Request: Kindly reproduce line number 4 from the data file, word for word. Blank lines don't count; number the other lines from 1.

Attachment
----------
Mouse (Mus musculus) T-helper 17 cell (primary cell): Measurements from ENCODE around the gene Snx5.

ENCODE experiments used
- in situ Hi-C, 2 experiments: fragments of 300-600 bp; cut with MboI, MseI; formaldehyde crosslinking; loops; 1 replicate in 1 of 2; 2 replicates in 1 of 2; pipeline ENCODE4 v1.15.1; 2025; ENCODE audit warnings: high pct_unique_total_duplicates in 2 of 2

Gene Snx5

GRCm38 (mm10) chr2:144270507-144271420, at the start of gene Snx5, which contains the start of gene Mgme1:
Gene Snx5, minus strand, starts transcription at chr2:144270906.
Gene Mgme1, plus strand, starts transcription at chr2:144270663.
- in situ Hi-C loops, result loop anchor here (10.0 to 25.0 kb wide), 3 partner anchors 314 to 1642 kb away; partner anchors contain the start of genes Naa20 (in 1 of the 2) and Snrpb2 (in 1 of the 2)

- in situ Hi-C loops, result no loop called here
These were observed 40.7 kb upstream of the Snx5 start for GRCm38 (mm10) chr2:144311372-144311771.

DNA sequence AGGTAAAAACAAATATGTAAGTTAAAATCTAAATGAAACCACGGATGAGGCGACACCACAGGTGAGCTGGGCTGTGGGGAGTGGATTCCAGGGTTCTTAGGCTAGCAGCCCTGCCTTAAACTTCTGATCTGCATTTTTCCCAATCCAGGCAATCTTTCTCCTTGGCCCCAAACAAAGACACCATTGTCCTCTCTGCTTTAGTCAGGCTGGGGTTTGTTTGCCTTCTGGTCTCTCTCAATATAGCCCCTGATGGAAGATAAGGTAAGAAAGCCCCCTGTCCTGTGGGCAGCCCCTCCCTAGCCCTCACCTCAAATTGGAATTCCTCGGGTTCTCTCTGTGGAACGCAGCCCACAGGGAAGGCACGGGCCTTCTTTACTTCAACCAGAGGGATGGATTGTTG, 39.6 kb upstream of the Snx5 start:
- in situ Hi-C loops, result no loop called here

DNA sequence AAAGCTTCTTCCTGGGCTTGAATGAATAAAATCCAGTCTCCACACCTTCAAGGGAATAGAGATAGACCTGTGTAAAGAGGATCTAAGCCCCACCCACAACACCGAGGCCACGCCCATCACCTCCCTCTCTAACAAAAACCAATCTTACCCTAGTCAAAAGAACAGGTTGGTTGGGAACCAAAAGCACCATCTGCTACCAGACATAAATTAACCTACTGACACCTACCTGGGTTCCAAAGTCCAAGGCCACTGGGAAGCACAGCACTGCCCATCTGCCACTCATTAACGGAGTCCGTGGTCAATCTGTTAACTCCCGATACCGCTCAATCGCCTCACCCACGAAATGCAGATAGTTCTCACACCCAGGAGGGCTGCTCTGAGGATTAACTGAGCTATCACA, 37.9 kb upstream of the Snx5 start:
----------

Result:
Gene Snx5